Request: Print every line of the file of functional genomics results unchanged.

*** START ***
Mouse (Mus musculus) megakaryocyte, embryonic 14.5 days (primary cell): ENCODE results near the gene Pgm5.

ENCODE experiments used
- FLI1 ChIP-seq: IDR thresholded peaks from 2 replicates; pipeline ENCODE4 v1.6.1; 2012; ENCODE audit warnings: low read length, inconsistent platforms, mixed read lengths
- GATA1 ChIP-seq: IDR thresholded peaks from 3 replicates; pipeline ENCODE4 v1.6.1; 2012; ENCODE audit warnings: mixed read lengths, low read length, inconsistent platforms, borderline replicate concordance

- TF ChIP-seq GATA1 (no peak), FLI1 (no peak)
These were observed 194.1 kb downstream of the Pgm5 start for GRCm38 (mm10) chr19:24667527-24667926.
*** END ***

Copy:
Mouse (Mus musculus) megakaryocyte, embryonic 14.5 days (primary cell): ENCODE results near the gene Pgm5.

ENCODE experiments used
- FLI1 ChIP-seq: IDR thresholded peaks from 2 replicates; pipeline ENCODE4 v1.6.1; 2012; ENCODE audit warnings: low read length, inconsistent platforms, mixed read lengths
- GATA1 ChIP-seq: IDR thresholded peaks from 3 replicates; pipeline ENCODE4 v1.6.1; 2012; ENCODE audit warnings: mixed read lengths, low read length, inconsistent platforms, borderline replicate concordance

- TF ChIP-seq GATA1 (no peak), FLI1 (no peak)
These were observed 194.1 kb downstream of the Pgm5 start for GRCm38 (mm10) chr19:24667527-24667926.